USDA Center for Faith-Based and Neighborhood Partnerships Director Norah Deluhery eats lunch with kids at a Philadelphia Archdiocese’s Nutritional Development Services (NDS) summer food service site.
Looking back at USDA’s efforts to help rural America thrive, I am truly proud of the impact our diverse partners, both from faith and secular communities, have had within their communities. On behalf of the USDA Center for Faith-Based and Neighborhood Partnerships, I would like to say thank you to our partners these past eight years as well as reflect on a few notable highlights of the work we have achieved together.
USDA touches the lives of all Americans every day, whether they realize it or not. While our programs to reduce food insecurity are well known, our nation’s most vulnerable citizens can still be hard to reach. Faith-based and community partners have been especially helpful in this area, particularly when it comes to feeding children in summer months, when school is out of session. In collaboration with many partners, including Catholic Charities USA, the Church of God in Christ, Islamic Relief USA, the National Baptist Convention and the Salvation Army, USDA increased the number of summer meals served to kids by 16% between 2009 and 2015, a total of more than 1.2 billion summer meals served when school is out and food is scarce. Read more »
Students at Loneman Day School on Pine Ridge Reservation (S.D.) enjoy buffalo gravy over rice.
An ancient belief held by tribal communities is that the soil is cared for by Mother Earth, the nurturer and the protector of the land. This idea speaks to the importance of farm to school efforts in tribal communities. And many tribal communities are reconnecting children with their rich history and cultures by establishing farm to school programs.
Tribes are integrating traditional foods into the Child Nutrition Programs, sourcing foods locally, incorporating multicultural nutrition education into classroom curriculum and providing hands-on lessons in school gardens. USDA’s Office of Community Food Systems supports tribal communities through the USDA Farm to School Grant Program, assisting tribes across the nation to connect with local producers and teaching children about where their food comes from. Read more »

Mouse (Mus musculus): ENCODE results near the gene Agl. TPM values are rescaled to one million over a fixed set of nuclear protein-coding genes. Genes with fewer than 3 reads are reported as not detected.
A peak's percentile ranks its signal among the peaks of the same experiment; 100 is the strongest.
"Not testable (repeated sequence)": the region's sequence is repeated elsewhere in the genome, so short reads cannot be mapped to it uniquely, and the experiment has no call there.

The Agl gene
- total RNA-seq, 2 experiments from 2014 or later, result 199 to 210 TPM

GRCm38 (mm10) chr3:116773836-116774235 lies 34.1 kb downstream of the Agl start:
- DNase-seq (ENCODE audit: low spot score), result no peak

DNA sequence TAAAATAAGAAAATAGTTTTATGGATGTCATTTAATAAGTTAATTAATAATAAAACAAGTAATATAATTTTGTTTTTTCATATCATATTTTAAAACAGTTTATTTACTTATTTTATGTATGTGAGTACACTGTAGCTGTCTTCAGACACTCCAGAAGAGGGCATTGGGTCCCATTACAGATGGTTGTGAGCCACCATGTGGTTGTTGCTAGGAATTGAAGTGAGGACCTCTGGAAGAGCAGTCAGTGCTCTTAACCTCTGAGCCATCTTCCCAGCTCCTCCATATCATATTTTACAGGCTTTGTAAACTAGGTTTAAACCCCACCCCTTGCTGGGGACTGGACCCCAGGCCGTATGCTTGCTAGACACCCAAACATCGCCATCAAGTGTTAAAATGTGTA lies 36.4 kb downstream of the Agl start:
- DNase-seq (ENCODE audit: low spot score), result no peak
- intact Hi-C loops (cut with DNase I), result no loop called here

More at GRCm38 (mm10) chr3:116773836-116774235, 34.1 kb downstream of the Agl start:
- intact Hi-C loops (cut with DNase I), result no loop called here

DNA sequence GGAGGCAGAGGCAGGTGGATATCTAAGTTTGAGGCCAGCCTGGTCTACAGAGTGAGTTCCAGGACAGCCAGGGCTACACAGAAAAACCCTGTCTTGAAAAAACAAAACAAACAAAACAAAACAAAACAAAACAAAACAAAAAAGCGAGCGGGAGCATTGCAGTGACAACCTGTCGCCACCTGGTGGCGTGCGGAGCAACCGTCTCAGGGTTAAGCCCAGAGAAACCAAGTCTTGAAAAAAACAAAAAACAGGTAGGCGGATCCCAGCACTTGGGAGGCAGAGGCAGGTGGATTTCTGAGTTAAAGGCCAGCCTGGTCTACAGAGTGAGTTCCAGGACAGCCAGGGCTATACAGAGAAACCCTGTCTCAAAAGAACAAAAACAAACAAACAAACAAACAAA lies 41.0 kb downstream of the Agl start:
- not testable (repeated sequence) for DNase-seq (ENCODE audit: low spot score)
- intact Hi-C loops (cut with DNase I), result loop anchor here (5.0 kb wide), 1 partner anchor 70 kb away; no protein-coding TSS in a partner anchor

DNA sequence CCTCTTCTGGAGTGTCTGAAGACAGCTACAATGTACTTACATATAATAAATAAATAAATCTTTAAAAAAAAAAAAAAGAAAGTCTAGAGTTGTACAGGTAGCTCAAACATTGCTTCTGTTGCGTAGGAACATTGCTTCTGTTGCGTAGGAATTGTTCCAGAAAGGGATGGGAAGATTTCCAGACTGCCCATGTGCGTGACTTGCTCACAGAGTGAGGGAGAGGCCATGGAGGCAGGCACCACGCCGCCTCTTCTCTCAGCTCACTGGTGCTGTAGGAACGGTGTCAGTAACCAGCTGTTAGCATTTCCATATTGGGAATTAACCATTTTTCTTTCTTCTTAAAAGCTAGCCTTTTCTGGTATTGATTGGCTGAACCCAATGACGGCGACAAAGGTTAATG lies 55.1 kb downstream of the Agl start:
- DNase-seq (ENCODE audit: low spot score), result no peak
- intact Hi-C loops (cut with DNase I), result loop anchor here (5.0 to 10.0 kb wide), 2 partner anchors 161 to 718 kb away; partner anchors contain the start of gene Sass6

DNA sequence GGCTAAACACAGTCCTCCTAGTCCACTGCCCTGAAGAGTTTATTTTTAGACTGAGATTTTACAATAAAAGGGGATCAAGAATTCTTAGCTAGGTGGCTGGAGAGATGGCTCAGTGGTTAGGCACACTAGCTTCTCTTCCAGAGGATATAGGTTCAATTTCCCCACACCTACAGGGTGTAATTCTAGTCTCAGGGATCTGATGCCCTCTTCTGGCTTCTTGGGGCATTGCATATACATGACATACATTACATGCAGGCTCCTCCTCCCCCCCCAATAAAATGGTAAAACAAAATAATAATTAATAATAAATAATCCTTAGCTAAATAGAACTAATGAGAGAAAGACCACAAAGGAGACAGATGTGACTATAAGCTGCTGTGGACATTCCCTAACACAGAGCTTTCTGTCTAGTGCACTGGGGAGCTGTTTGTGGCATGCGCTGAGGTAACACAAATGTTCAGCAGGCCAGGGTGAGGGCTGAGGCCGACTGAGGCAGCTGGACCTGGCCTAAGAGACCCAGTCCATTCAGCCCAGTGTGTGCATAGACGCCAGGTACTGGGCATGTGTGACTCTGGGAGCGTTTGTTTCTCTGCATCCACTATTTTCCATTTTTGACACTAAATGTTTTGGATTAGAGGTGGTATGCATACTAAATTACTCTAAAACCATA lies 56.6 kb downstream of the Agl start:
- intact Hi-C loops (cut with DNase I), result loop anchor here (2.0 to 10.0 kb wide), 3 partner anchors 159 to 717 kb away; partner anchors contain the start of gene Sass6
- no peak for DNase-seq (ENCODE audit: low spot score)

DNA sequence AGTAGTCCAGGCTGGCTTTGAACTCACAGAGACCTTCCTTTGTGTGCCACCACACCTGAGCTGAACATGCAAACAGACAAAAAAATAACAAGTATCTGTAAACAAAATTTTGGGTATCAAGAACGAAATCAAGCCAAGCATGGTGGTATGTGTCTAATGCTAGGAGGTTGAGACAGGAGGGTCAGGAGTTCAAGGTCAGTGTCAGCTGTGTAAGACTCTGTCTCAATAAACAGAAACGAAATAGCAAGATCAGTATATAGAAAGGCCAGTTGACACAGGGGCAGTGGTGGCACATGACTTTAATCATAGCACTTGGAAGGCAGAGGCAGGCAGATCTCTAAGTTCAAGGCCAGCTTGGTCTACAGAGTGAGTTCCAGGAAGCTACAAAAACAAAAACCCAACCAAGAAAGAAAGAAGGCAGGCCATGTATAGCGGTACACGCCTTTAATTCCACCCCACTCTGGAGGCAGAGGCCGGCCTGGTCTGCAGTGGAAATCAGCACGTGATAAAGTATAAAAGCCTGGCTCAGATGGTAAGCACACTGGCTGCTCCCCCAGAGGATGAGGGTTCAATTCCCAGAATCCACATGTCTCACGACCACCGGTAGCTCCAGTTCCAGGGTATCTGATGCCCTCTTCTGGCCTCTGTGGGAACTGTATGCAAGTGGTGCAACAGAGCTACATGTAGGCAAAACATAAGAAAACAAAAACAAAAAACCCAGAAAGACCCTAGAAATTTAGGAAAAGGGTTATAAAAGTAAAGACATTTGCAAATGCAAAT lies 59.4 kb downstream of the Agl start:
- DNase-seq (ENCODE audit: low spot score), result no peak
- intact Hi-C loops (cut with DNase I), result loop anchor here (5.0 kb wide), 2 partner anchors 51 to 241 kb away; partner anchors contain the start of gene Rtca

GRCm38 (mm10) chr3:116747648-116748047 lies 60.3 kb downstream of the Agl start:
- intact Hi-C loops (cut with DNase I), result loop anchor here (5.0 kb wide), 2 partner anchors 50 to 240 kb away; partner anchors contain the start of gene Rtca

Don’t trash that turkey! Discover 5 new and exciting ways to use leftovers with these delicious recipes from MyPlate.
This week, many Americans will gather together with friends and family to celebrate Thanksgiving. When the fun is done, you may be left with more turkey than you anticipated. MyPlate is here to help with these unique ways to use up those leftovers!
MyPlate encourages you to choose lean sources of protein. Selections from the Protein Foods group, including meat, poultry, fish, eggs, nuts, seeds, beans and peas, provide nutrients that are vital for the health and maintenance of your body. Turkey is a versatile food and an excellent source of lean protein! Read more »
USDA Food Safety Inspection Service (FSIS) microbiologist Monifa Peterson demonstrates the addition of reagents for an E. coli non-O157:H7 analysis.
Food is necessary and can be quite enjoyable, but it must also be safe to eat. Unfortunately, about one out of six Americans gets sick from eating contaminated food at some point during the year, according to the U.S. Centers for Disease Control and Prevention.
Scientists from USDA’s Agricultural Research Service (ARS) work for one of the federal agencies that conducts research to help make the foods we eat safer. To help the public more easily access USDA food safety research information, the department’s National Agricultural Library’s Food Safety Research Information Office (FSRIO) has launched a new “Meet the Experts” online video collection available on the NAL website. Read more »
While frozen, a turkey is safe indefinitely. As soon as it begins to thaw, bacteria that may have been present before freezing will begin to grow again. There are three safe ways to defrost a turkey: in the refrigerator, in cold water, and in a microwave oven.
3 Ways to Thaw a Turkey
Refrigerator Thawing (Recommended)
The USDA recommends thawing your turkey in the refrigerator. This is the safest method because the turkey will thaw at a consistent, safe temperature. This method takes some time, so allow one day for each 4 – 5 pounds of weight. If your turkey weighs 16 pounds, it will take about four days to thaw. Once thawed, the turkey is safe for another two days, so you can start thawing it six days before thanksgiving (the Friday before Thanksgiving). Read more »
Lunch at a Weld County School District 6 elementary school featuring local products: grass-finished beef, pinto beans, local certified organic apples and greenhouse tomatoes & cucumbers
A bin of acorn squash sits on a pallet at the Weld County School District 6 central kitchen, right next to a bin of yellow onions and a 1,000 pound tote of russet potatoes – all locally-grown. A walk through the facility is enough to convince anyone that Weld County School District 6 is committed to scratch-cooked, locally-grown food for its 22,000 students at 35 schools. In this rural Colorado school district, where over 40 languages are spoken at home and 66 percent of students are eligible for free or reduced price meals, fresh, tasty food is the norm – even down to the green chili, a southwestern favorite roasted in-house, using three varieties of local peppers.
About a quarter of the central kitchen is dedicated to processing fresh fruits and vegetables. Mushrooms are sliced, carrots are shredded and onions are diced. With funding from a USDA Farm to School Grant in 2013, this food hub portion of the kitchen was furnished with tables, wash stations and equipment to process local food for Weld County’s own meals and for other districts in the area. Read more »